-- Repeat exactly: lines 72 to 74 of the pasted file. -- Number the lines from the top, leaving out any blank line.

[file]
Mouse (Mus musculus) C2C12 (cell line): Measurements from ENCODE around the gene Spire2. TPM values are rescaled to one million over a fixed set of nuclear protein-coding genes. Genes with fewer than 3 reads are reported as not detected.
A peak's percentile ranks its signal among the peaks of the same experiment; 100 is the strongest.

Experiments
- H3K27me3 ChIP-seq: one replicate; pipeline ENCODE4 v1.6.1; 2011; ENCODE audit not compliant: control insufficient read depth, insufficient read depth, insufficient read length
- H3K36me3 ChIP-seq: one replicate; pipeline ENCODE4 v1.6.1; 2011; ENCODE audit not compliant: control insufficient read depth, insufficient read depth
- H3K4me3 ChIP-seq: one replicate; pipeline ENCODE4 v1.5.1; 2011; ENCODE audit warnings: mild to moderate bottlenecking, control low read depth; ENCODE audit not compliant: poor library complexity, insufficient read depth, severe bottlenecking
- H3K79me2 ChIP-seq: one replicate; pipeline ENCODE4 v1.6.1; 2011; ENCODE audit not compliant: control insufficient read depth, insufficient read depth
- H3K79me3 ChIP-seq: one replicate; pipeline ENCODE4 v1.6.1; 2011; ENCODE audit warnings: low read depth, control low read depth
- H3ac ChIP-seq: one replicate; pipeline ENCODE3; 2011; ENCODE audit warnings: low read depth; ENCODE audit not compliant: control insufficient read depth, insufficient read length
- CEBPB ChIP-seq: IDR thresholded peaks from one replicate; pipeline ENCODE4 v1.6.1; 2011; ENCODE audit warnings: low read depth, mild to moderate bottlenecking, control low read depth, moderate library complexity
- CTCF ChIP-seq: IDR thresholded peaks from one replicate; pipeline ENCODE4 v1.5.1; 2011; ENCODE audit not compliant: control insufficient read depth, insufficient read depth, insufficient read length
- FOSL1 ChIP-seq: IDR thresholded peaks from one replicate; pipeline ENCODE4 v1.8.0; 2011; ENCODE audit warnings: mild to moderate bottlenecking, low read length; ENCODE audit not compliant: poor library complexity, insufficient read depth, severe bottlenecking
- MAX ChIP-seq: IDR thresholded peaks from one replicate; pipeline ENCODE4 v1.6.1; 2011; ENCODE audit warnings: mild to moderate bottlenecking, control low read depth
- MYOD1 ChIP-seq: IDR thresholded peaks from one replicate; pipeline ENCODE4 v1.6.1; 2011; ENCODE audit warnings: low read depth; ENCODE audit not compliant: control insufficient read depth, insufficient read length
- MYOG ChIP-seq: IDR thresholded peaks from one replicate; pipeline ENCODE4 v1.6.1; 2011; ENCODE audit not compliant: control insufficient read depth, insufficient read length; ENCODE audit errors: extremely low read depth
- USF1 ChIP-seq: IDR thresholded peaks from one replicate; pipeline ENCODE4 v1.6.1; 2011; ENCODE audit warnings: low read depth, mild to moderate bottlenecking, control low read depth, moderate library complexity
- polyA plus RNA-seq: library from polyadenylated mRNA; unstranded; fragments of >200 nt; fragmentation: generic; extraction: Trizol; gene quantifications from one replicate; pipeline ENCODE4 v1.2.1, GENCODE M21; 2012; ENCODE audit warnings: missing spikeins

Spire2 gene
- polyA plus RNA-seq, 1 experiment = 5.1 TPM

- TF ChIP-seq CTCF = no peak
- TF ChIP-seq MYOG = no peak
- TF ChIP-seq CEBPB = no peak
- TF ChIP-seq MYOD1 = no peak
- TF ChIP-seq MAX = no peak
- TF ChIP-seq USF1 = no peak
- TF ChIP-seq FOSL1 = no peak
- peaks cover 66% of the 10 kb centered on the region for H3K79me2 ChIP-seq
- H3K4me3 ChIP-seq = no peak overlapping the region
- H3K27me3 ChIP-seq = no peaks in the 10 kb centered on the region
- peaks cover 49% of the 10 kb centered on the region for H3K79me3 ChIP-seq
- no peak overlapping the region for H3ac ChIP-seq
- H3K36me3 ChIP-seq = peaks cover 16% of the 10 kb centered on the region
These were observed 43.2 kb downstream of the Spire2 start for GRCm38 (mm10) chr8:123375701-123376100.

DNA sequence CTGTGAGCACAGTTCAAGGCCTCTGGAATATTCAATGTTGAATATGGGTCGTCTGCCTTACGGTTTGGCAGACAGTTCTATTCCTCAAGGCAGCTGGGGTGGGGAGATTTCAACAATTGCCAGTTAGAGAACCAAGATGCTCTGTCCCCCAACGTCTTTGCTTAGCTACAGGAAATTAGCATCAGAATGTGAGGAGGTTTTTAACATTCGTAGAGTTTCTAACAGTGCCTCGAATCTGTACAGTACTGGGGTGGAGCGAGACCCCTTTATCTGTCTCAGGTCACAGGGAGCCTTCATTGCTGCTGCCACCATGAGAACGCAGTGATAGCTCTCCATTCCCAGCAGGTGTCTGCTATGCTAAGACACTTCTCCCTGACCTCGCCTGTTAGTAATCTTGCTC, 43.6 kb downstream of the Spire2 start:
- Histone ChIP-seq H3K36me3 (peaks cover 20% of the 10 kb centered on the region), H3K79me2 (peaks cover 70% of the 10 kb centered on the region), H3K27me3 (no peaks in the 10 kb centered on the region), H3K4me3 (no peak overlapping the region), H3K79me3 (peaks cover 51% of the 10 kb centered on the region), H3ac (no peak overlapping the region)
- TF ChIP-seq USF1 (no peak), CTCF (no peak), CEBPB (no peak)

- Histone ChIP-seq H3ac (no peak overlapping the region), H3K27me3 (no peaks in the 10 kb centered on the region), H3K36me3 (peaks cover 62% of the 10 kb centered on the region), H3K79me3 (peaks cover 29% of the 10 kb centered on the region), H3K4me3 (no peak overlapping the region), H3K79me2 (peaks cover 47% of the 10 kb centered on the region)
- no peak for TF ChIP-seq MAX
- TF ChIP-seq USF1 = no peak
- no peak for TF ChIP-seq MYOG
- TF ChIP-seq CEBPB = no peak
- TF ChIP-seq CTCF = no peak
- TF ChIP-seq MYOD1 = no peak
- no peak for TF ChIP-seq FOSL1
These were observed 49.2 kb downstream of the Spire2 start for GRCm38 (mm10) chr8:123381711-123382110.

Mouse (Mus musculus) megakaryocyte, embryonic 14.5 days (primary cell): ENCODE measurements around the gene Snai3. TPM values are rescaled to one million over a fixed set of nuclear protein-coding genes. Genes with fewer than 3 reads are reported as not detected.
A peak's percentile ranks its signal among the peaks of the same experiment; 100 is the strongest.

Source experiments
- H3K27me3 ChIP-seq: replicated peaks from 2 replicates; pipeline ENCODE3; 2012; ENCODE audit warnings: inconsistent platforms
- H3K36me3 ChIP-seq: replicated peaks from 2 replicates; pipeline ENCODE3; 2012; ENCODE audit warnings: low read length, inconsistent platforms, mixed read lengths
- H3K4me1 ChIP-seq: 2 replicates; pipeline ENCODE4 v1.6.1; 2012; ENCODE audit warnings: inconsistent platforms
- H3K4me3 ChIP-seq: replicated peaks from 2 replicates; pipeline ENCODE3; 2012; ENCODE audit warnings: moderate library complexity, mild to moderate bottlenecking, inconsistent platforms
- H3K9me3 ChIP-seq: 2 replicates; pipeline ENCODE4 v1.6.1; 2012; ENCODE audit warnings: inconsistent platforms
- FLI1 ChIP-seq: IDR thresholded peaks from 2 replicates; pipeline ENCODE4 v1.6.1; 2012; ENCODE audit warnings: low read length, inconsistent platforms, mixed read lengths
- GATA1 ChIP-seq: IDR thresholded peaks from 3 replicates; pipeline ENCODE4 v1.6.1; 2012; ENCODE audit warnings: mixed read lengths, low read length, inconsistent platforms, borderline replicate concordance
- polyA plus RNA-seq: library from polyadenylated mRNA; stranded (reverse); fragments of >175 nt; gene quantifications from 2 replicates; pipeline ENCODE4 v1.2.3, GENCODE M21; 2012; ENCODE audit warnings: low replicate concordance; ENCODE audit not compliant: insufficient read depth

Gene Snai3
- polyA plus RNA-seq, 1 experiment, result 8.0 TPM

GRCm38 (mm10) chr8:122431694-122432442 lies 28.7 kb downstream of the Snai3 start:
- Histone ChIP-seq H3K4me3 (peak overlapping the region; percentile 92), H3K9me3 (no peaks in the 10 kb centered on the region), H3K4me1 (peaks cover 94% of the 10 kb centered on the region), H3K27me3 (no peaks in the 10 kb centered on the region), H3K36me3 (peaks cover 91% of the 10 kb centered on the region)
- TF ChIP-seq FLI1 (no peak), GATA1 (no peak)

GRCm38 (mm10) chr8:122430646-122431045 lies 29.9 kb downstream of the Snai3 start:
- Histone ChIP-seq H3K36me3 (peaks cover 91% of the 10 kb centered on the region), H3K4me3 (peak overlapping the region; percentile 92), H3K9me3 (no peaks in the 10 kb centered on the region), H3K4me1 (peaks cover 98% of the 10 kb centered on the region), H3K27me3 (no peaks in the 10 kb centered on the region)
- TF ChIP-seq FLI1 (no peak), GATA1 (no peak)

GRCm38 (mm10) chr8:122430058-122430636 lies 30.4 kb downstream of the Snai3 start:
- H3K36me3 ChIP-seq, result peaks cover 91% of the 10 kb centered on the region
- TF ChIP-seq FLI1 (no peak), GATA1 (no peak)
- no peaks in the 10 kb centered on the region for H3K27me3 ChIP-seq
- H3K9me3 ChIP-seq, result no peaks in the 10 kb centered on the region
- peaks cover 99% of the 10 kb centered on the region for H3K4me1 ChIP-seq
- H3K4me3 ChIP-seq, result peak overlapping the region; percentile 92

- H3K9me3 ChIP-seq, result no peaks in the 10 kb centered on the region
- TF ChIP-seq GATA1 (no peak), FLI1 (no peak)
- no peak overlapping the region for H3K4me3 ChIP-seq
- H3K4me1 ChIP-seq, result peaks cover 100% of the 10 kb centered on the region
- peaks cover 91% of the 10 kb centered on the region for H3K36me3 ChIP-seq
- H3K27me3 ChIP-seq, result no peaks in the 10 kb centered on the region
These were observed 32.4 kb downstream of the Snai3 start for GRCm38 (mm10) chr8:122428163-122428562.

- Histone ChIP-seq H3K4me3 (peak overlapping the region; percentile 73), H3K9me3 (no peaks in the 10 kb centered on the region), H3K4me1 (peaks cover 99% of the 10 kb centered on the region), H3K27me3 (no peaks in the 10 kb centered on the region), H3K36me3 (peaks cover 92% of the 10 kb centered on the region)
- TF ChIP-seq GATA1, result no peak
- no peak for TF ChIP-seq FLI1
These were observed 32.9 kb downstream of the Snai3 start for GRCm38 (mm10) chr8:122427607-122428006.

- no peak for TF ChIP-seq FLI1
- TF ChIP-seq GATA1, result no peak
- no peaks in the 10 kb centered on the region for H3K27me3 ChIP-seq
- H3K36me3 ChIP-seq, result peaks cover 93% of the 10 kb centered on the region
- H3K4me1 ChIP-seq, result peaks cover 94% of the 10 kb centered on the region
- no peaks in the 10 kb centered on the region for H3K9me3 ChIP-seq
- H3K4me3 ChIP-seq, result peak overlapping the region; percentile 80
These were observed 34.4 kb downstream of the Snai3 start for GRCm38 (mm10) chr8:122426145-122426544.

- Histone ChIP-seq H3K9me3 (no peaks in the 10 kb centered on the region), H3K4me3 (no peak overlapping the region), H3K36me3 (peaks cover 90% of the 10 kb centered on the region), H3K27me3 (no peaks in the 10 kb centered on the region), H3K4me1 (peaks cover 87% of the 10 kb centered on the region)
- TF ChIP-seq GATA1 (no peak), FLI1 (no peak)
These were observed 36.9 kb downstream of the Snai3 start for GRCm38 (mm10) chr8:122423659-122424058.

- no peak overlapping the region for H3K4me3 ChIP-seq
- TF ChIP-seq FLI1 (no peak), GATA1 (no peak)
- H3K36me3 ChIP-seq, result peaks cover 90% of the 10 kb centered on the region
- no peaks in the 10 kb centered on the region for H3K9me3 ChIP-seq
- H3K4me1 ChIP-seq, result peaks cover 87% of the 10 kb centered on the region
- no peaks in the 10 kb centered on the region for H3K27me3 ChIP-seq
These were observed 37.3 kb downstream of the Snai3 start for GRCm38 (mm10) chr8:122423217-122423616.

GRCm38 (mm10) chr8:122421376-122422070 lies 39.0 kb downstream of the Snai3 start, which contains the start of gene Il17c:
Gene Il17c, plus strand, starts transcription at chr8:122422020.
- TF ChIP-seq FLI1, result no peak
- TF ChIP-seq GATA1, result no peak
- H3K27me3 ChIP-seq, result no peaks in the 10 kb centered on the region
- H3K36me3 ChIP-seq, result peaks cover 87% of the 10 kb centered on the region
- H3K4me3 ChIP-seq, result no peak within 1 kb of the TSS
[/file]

- H3K9me3 ChIP-seq, result no peaks in the 10 kb centered on the region
- TF ChIP-seq GATA1 (no peak), FLI1 (no peak)
- no peak overlapping the region for H3K4me3 ChIP-seq